No Answers...

Each time I see someone comment about potential motivations, possible causes, the empowerments of too few of these laws or too many of those laws… I sit back and think, “But we still can’t answer ‘why’.”


As I type this there is one week to go before Christmas.  Two months ago in October, I marked my 30th anniversary in law enforcement.  It’s quite literally what I’ve done all my adult life (minus eight months between turning 18 and reporting for the Army to become an MP).  Today I mark five years with Cygnus Business Media: more than four as the Editor for Officer.com and now a few months as Editorial Director for the Cygnus Law Enforcement Group.  For all that; for everything I’ve been taught; for everything I’ve experienced; for everything I’ve taught as an instructor since 1989… I have no answers to this one simple question:  “Why?”

Anyone who watches the news or follows social media in any form has seen the reports about the heinous events that occurred in Newtown, Connecticut.  As the mainstream media tries to milk every minute of coverage out of the crimes and losses, the reporting evolves from straight fact (which often proves incorrect), to opinion about the facts (which is now subjective information about incorrect facts) to pure opinion about various political ideologies.  For several days we’ve seen pro- versus anti-gun debates resurface not only because guns were used but what kinds of guns were used.  Now, today, I’ve seen the pro-choice / pro-life debate brought up in connection.

I don’t know the answers to everyone’s questions and while I can reasonably debate my own opinion and perspective the stark reality is that none of this conversation will bring back the 26 murdered innocents.  Nothing can turn back the hands of time and stop one human being from murdering 28 others before committing suicide.  Each time I see someone comment about potential motivations, possible causes, the empowerments of too few of these laws or too many of those laws…  I sit back and think, “But we still can’t answer ‘why’.”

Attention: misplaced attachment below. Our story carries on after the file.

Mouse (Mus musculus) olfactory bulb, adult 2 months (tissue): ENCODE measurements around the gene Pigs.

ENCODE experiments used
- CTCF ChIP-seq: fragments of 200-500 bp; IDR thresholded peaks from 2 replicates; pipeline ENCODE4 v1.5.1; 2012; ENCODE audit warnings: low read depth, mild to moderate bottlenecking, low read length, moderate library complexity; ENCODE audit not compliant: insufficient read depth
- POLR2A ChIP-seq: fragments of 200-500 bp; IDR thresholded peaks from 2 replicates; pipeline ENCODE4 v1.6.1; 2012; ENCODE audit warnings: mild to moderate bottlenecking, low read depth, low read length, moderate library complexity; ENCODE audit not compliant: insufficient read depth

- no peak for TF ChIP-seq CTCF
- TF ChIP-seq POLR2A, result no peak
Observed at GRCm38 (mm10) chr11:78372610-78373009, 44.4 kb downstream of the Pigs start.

The reality is that we rarely, if ever, can.  The reality is that isn’t our job.  It is not the job of law enforcement professionals to explain WHY a criminal commits a crime unless INTENT is part of what we have to prove.  If INTENT isn’t part of our case, then we only waste time if we focus on it.  Sure, the mainstream media wants to have endless debates about WHY someone commits murder or HOW someone was victimized.  When a man goes into a school and hunts innocent children and then kills himself, WHY doesn’t matter.  It is absolutely part of our human nature to want to know, but it’s not a question we’ll ever be able to answer with confidence.

Instead, what we in law enforcement have to deal with is the clean-up.  As much as I mourn the loss of those teachers and the precious young students, I worry about my brother and sister officers who had to respond to the scene.  Nothing will ever remove the images they’ll forever hold in their memories.  Nothing can relieve the pain they’ll feel every time they do remember those images.  For as much as we try to help officers involved in shootings and other life-threatening events, I’d wager that nothing we do is as stressful or trauma-inducing as responding to the scene where multiple children have died; all the worse when those deaths were caused by acts of violence.

In as much as you believe in prayer or the power of positive thought, please keep our brother and sister officers in your memories and your hearts.  We need to support them in every way and help them balance the horror they viewed against all the good they do every day, day in and day out.

It behooves us all – every law enforcement professional in the country – to remember that we are instruments of good; that we protect and serve; that we defend the underdog; that we protect the innocents to the absolute best of our ability, not only on duty but even as we go about our day-to-day lives off-duty.  We need to remember that we are not alone; we belong to one of the largest “families” in the world: that of the law enforcement profession.  The Thin Blue Line that we not only balance precariously upon but are also the essence of is also our lifeline if we need salvation from traumatic memories or destructive thoughts.

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